Following-up to the earlier story about the failure of the first incarnation of the new site, it’s time to reflect on venturing back to a non-Apple Unix for the first time in a few years. I needed to leave OSX Server, so what to do? I could have just re-formatted the G4 Cube and installed plain Jane OSX. But before I rushed off to do so, I did a quick inventory of machines in the house.
- 500 Mhz G4 Cube server
- Dual 867Mhz G4 (my desktop)
- Dual 450Mhz G4 (girlfriend’s desktop)
- 500Mhz G3 iBook
- Power Macintosh 6300CD
- Apple IIgs “Woz Edition”
- 550Mhz PIII
Uhhhh … I need to simplify a bit. This is getting to be too much. Plus, the extra cash couldn’t hurt. The PIII was easily the least valuable of the Unix-capable machines. Well, maybe the 6300CD could be made to run a Unix, but please, no. The PIII it is. It seemed to make sense to use that and sell something else (more here).
I certainly had choice when thinking about X86-compatible Unix-like OSes. I’m most familiar with BSD, both because of my experience with one kind or another over the years and because of Apple’s use of BSD subsystem components in OSX. I had used OpenBSD for a firewall I built for Gobe Software back in 2001 (OBSD 2.8, I believe) and have always been attracted to the project’s overriding emphasis on security. I’d wager this is what draws most people to OBSD over other Unices. It seemed a logical choice.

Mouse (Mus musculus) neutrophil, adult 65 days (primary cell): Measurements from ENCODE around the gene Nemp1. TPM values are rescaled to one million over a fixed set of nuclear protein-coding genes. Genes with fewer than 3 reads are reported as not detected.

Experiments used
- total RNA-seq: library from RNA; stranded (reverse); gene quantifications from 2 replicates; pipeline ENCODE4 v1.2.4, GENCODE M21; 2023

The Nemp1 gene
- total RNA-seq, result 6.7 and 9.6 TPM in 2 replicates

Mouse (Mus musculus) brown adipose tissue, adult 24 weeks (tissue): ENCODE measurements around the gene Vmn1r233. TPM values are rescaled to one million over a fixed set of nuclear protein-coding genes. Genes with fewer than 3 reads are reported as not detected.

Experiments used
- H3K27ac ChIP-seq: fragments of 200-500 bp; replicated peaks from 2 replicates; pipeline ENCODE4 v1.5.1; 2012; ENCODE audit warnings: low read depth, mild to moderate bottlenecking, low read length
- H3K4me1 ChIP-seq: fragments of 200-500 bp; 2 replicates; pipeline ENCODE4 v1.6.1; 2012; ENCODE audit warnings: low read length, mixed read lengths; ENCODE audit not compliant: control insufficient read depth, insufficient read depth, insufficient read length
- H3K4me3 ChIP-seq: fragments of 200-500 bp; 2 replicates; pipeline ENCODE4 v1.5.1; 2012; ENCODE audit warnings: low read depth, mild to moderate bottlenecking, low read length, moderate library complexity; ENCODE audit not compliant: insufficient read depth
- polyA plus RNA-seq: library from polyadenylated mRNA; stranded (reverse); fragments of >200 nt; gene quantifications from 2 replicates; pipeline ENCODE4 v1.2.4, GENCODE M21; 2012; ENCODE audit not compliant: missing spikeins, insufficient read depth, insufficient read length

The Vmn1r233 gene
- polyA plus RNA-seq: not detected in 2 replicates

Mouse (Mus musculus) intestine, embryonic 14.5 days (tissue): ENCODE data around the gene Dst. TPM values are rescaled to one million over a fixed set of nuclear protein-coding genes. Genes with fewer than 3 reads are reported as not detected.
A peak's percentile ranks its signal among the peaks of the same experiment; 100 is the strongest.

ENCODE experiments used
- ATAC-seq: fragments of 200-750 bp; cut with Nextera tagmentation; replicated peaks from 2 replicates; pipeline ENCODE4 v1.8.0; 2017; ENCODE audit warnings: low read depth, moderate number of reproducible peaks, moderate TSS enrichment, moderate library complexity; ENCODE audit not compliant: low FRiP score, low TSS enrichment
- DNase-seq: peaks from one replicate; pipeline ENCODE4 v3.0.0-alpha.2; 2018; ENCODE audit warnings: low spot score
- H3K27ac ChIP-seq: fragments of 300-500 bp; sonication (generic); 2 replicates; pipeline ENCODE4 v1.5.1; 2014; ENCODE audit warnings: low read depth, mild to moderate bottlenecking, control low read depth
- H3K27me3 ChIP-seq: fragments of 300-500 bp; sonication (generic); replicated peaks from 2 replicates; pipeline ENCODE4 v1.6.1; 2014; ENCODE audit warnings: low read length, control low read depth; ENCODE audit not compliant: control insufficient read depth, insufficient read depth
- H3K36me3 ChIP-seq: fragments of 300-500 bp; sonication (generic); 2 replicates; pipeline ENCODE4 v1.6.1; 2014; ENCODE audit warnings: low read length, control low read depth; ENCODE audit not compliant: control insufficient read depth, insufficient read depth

If you have experience with Unix, I can strongly recommend you look at OpenBSD. Straightforward to install and set-up, great ports and packages collections and plenty of documentation. I’m surprised by its peppiness on the PIII, even doing all its internal encryption.
Some things that might take you unaware:
- Locations (e.g. there is no /etc/httpd). RTFM.
- chroot’ed apache. RTFM.
- Almost everything in a more secured mode. RTFM.
- The usual Unix platform eccentricities. RTFM.
Don’t get me wrong, this OS is rock solid thus far and has behaved 100% according to what I have asked it to do. It’s just learning the different dialect that can throw you. It’s thrown me at times. Oops.
I must admit it feels good to come back to a straight-ahead CLI interface with a server running Unix. Aqua may be nice and pretty and all, but I kinda felt a little dirty with a Dock and bouncy mp3 player icons on my server. It just seems, well, wrong. Maybe I’m just old-fashioned and not keeping up with today’s kids, but VT100 is good enough for a daemon box, goldurnit. It’s not some “I 4M 1337!” dickpull, it’s just this sense when I manipulate the server entirely from the commnd line that all is right with the world. I guess you have to be really nerdy to understand. Or something.
If you’re a Unix wonk, play with OpenBSD. It’s a fun experience, and one I’m only just beginning to realize I’ve missed. If you’re not so Unix savvy, start playing in OSX’s Terminal before you dive in. The water is clean, but chilly.